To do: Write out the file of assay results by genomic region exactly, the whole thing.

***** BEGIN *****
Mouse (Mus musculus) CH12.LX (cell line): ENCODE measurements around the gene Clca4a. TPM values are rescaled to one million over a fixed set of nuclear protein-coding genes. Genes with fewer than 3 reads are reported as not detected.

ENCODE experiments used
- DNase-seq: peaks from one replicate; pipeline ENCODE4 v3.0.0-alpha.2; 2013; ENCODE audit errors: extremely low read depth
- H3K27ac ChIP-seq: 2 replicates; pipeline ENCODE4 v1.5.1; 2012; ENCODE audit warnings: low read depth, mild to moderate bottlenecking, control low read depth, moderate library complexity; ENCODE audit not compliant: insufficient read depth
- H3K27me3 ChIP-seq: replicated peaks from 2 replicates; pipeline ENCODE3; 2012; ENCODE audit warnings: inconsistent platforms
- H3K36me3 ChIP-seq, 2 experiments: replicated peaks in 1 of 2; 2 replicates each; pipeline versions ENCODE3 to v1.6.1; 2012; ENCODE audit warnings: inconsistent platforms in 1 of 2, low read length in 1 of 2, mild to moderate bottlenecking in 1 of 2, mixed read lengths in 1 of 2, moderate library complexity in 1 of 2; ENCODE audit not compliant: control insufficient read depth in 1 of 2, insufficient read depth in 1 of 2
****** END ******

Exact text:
Mouse (Mus musculus) CH12.LX (cell line): ENCODE measurements around the gene Clca4a. TPM values are rescaled to one million over a fixed set of nuclear protein-coding genes. Genes with fewer than 3 reads are reported as not detected.

ENCODE experiments used
- DNase-seq: peaks from one replicate; pipeline ENCODE4 v3.0.0-alpha.2; 2013; ENCODE audit errors: extremely low read depth
- H3K27ac ChIP-seq: 2 replicates; pipeline ENCODE4 v1.5.1; 2012; ENCODE audit warnings: low read depth, mild to moderate bottlenecking, control low read depth, moderate library complexity; ENCODE audit not compliant: insufficient read depth
- H3K27me3 ChIP-seq: replicated peaks from 2 replicates; pipeline ENCODE3; 2012; ENCODE audit warnings: inconsistent platforms
- H3K36me3 ChIP-seq, 2 experiments: replicated peaks in 1 of 2; 2 replicates each; pipeline versions ENCODE3 to v1.6.1; 2012; ENCODE audit warnings: inconsistent platforms in 1 of 2, low read length in 1 of 2, mild to moderate bottlenecking in 1 of 2, mixed read lengths in 1 of 2, moderate library complexity in 1 of 2; ENCODE audit not compliant: control insufficient read depth in 1 of 2, insufficient read depth in 1 of 2